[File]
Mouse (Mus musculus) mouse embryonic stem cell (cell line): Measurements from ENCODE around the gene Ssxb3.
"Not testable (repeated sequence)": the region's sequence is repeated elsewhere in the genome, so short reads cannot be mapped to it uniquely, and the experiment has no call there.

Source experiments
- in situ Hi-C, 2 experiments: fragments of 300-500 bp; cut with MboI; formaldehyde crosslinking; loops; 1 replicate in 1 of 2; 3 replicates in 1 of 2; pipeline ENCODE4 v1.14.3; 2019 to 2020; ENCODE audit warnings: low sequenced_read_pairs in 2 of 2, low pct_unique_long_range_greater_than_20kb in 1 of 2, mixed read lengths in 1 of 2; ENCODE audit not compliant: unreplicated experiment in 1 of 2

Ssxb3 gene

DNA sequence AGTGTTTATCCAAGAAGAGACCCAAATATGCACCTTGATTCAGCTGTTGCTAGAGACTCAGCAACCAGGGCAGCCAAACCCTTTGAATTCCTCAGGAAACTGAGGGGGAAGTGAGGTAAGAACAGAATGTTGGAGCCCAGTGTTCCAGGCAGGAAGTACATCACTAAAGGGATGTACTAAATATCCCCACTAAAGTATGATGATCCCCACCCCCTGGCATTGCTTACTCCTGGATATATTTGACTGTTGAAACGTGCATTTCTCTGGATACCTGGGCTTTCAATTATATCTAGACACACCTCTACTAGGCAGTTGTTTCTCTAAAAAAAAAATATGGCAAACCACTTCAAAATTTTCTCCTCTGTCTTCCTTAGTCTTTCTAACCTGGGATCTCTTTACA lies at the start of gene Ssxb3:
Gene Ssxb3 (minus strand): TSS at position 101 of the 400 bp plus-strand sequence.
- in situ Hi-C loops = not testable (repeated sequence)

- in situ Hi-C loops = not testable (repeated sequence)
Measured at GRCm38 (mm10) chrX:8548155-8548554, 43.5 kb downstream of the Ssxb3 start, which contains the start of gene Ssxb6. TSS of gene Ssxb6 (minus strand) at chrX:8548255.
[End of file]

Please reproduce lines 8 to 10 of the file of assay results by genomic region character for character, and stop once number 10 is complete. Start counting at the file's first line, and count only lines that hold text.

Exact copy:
- in situ Hi-C loops = not testable (repeated sequence)

- in situ Hi-C loops = not testable (repeated sequence)
Measured at GRCm38 (mm10) chrX:8548155-8548554, 43.5 kb downstream of the Ssxb3 start, which contains the start of gene Ssxb6. TSS of gene Ssxb6 (minus strand) at chrX:8548255.